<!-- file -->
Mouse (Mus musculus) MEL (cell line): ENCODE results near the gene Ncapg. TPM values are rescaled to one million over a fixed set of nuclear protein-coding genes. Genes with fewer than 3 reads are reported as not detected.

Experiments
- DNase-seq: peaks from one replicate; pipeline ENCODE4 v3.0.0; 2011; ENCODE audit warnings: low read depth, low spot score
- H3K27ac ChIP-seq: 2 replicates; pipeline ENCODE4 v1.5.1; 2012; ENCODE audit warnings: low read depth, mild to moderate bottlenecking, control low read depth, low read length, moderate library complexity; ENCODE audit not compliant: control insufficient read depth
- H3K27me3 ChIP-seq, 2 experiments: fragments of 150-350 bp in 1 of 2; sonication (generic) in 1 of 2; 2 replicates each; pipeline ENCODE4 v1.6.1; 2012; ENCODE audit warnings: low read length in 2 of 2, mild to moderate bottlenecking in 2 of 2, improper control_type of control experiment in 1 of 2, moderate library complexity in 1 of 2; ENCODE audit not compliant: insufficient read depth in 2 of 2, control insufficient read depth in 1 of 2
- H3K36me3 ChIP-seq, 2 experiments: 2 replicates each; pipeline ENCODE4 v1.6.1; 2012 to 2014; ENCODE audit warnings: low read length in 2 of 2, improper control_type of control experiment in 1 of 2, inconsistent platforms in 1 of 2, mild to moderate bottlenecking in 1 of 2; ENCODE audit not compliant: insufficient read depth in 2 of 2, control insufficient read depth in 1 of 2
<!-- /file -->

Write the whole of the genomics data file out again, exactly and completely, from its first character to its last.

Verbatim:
Mouse (Mus musculus) MEL (cell line): ENCODE results near the gene Ncapg. TPM values are rescaled to one million over a fixed set of nuclear protein-coding genes. Genes with fewer than 3 reads are reported as not detected.

Experiments
- DNase-seq: peaks from one replicate; pipeline ENCODE4 v3.0.0; 2011; ENCODE audit warnings: low read depth, low spot score
- H3K27ac ChIP-seq: 2 replicates; pipeline ENCODE4 v1.5.1; 2012; ENCODE audit warnings: low read depth, mild to moderate bottlenecking, control low read depth, low read length, moderate library complexity; ENCODE audit not compliant: control insufficient read depth
- H3K27me3 ChIP-seq, 2 experiments: fragments of 150-350 bp in 1 of 2; sonication (generic) in 1 of 2; 2 replicates each; pipeline ENCODE4 v1.6.1; 2012; ENCODE audit warnings: low read length in 2 of 2, mild to moderate bottlenecking in 2 of 2, improper control_type of control experiment in 1 of 2, moderate library complexity in 1 of 2; ENCODE audit not compliant: insufficient read depth in 2 of 2, control insufficient read depth in 1 of 2
- H3K36me3 ChIP-seq, 2 experiments: 2 replicates each; pipeline ENCODE4 v1.6.1; 2012 to 2014; ENCODE audit warnings: low read length in 2 of 2, improper control_type of control experiment in 1 of 2, inconsistent platforms in 1 of 2, mild to moderate bottlenecking in 1 of 2; ENCODE audit not compliant: insufficient read depth in 2 of 2, control insufficient read depth in 1 of 2